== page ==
This month, the Agriculture and Industries Commissioner confirmed the first positive case of a deadly horse virus in Escambia County, and veterinarians in Butler County say that can be cause for concern for horse owners.
The virus is called Eastern Equine Encephalitis; also know as E.E.E. Veterinarians say it is spread from birds to mosquitoes. When infected mosquitoes bite a horse, 9 times out of 10, it is a death sentence.
Brittney Reynolds with Clay Hill Animal Clinic in Greenville says it takes 1 to 3 weeks before horses show clinical signs of infection, "There is no treatment. There is a 90% mortality rate, unfortunately. A lot of times after they start running a fever, within 24 to 48 hours they will develop neurologic signs, so they might choke because they can't swallow, or they'll walk in circles continuously."
Tom Duncan says he lost two horses to E.E.E. a few years ago, even though he followed vaccination protocol by giving them shots once a year, "Our horses are more a part of the family. They're like the dogs or the cats, they're pets. It's just hard on the animals, it's hard on the people, and you just don't want nothing like that to go on."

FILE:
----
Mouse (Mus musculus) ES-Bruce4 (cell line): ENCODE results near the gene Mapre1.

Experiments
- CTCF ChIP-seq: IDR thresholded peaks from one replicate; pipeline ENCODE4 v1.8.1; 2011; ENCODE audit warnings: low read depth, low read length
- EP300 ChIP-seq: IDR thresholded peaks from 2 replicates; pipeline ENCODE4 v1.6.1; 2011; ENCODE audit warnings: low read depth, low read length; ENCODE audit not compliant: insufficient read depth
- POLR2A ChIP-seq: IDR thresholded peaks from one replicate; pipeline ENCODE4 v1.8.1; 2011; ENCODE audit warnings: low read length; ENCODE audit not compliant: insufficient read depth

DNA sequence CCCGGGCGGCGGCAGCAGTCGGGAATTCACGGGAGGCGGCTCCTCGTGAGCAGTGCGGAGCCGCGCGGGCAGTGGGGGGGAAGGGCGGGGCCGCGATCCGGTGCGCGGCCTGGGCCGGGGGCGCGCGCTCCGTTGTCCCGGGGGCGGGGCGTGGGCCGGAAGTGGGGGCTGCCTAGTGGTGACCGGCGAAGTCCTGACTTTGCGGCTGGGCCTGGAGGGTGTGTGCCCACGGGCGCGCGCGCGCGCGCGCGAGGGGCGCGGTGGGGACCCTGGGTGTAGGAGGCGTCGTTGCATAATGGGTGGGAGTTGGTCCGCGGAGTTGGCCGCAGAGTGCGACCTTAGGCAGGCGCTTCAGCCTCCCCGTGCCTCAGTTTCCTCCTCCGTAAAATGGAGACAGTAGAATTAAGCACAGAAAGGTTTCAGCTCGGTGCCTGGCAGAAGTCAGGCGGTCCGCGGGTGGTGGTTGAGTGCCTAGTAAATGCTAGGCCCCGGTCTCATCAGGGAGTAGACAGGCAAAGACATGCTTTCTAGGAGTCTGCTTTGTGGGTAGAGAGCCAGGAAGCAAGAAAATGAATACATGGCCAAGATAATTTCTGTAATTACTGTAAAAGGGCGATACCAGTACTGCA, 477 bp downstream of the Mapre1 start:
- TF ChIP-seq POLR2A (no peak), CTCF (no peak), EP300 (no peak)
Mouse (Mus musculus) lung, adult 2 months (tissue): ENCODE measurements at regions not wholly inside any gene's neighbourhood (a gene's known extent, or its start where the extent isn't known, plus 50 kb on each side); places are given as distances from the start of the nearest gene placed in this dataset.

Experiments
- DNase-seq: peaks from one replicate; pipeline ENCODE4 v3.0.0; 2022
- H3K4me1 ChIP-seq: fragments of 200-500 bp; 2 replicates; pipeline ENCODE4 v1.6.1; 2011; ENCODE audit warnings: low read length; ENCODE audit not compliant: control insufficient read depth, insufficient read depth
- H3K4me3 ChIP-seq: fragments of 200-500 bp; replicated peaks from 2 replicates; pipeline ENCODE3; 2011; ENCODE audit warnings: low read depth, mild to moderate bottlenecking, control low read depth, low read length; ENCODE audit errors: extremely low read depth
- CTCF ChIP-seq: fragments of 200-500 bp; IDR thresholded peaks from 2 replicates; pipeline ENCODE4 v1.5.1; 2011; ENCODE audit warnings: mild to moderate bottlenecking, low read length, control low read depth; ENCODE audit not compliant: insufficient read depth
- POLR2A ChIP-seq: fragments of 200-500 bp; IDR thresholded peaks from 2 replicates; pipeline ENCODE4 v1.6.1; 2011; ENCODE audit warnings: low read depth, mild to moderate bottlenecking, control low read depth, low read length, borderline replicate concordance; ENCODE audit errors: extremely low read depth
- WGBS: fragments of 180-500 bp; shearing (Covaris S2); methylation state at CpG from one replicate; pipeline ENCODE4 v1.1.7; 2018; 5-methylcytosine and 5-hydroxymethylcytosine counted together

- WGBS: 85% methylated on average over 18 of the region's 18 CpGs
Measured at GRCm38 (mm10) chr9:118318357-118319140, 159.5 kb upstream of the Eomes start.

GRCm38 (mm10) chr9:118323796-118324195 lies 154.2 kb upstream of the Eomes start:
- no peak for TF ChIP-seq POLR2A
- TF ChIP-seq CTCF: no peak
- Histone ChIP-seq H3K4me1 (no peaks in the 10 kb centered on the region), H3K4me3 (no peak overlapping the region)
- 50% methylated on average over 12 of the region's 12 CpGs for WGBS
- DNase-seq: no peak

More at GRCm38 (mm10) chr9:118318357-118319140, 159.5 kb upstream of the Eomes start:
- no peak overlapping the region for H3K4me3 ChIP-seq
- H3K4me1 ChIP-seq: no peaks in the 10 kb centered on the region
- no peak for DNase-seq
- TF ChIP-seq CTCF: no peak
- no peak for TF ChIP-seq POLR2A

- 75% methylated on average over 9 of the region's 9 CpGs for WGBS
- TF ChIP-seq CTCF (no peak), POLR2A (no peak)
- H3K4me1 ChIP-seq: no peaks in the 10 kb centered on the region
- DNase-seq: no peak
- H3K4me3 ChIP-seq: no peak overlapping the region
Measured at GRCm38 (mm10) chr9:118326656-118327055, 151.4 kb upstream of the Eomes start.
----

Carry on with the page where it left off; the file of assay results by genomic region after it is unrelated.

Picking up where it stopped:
Veterinarians now say, especially in South Alabama, mosquito season is longer, so having E.E.E. vaccinations every six months is the most effective prevention, "You know, when it starts popping up in counties near us, I know it's definitely in the mosquito population, so even if they're within a month of their booster, I'd like to go ahead and do it just to make sure they're totally protected," says Reynolds.
The State veterinarian says the virus can not be spread from contact with a horse, only from mosquitoes.
Alabama Department of Public Health officials say E.E.E. can be spread from mosquitoes to humans, but there have not been any reported human cases yet this year. They encourage people to use mosquito repellants and remove standing water from around your home to protect yourself from the virus.